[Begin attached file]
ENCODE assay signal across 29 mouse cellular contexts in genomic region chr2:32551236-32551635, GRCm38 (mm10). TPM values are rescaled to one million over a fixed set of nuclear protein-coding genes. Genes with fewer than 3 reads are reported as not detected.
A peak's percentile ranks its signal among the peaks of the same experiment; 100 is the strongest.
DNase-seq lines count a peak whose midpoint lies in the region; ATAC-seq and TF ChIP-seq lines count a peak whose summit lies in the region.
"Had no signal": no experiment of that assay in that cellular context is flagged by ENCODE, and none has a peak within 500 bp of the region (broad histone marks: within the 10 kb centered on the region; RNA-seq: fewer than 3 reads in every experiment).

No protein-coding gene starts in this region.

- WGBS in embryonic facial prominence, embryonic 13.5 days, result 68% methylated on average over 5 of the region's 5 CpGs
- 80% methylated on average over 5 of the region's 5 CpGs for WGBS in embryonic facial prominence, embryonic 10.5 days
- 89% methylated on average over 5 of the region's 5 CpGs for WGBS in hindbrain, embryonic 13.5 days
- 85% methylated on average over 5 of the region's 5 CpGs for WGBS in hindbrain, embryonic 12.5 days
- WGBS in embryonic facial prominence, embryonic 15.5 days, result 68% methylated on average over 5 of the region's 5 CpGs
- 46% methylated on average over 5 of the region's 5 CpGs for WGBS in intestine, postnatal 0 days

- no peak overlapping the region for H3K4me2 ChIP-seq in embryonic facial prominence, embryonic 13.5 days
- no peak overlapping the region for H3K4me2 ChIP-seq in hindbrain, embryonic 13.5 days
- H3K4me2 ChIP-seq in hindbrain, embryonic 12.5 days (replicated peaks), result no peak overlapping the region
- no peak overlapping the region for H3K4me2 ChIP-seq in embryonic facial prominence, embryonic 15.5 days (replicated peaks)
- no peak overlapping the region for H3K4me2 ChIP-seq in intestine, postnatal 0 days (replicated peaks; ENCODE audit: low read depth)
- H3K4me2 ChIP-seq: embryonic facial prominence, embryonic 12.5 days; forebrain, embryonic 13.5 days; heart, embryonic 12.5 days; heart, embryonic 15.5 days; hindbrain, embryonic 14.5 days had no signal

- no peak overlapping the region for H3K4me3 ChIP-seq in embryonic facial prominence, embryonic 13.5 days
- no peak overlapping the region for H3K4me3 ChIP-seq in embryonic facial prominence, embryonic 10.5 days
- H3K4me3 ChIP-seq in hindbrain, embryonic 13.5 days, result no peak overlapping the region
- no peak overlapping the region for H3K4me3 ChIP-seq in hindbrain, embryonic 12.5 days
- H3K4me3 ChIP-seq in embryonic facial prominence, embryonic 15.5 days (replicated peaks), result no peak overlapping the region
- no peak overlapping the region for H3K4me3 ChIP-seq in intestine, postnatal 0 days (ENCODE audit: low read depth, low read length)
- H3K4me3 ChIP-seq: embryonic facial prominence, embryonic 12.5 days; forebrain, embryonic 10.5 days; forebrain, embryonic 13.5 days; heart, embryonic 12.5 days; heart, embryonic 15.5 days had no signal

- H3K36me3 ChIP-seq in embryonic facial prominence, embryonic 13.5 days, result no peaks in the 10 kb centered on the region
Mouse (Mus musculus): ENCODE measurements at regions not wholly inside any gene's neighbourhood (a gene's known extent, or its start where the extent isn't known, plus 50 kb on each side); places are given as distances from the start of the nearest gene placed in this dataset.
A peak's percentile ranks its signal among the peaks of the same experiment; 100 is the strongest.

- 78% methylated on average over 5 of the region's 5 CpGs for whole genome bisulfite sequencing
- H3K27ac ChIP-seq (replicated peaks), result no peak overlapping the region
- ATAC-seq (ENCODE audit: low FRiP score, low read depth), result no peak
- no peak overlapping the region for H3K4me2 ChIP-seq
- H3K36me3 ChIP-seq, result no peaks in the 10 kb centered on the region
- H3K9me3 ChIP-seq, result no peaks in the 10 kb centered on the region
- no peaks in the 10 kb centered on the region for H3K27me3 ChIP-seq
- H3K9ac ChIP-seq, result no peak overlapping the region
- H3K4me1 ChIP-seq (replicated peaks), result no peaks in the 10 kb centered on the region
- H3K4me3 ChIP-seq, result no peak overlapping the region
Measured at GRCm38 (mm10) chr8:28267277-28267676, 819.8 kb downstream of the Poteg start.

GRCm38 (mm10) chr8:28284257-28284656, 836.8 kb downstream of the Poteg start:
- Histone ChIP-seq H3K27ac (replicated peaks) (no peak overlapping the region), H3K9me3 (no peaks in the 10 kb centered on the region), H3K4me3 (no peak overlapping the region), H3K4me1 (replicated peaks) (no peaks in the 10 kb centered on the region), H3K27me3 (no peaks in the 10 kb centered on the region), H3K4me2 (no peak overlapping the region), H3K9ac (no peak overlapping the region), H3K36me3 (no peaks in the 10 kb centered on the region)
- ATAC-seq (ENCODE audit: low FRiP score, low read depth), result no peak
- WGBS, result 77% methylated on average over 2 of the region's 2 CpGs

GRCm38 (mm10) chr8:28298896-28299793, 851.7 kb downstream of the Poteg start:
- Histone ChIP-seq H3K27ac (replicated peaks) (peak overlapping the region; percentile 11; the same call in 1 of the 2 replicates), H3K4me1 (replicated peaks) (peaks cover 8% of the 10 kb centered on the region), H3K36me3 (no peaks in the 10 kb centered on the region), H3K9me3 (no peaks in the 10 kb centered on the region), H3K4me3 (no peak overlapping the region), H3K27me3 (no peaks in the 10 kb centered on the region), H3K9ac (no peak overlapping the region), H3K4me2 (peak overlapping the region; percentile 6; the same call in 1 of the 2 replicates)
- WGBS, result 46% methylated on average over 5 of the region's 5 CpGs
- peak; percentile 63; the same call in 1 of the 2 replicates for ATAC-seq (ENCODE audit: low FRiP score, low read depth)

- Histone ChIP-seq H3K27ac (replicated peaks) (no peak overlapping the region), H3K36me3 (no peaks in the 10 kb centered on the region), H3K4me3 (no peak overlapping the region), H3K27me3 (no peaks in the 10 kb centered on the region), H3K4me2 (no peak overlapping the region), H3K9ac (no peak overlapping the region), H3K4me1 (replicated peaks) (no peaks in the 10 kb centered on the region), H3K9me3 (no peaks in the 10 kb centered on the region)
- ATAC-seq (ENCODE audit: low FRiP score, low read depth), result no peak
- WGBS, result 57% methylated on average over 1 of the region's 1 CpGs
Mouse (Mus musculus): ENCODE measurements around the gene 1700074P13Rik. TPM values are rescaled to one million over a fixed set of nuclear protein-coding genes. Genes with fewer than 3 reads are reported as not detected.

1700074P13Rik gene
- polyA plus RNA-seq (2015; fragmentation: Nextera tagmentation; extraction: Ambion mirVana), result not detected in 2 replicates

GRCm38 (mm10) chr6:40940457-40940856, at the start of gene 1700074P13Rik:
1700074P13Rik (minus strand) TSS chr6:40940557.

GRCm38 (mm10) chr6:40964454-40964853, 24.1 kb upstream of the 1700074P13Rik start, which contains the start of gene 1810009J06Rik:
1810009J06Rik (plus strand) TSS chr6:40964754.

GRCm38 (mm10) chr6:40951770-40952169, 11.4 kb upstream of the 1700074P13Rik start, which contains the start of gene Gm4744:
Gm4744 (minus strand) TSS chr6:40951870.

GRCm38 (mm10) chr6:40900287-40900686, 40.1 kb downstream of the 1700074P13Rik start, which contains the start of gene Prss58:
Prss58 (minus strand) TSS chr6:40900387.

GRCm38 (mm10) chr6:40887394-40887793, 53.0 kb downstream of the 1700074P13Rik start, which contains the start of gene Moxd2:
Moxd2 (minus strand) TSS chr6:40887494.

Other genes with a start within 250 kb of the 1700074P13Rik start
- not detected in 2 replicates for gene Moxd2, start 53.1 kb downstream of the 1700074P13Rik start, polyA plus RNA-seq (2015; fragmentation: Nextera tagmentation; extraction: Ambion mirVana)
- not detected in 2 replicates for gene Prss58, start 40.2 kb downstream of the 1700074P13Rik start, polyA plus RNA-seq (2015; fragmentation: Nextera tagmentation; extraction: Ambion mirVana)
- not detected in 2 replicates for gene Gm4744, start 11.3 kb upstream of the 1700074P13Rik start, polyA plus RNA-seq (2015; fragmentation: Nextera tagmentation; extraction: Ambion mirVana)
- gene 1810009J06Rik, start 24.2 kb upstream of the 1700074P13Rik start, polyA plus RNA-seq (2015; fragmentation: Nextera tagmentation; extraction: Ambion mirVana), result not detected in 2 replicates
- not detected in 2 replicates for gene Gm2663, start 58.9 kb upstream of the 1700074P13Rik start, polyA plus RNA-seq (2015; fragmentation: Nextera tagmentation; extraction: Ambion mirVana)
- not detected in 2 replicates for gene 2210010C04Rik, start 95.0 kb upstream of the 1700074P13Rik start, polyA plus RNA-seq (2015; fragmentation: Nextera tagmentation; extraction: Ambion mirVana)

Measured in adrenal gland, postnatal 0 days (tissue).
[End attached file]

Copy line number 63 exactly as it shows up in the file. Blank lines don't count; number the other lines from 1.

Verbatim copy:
Other genes with a start within 250 kb of the 1700074P13Rik start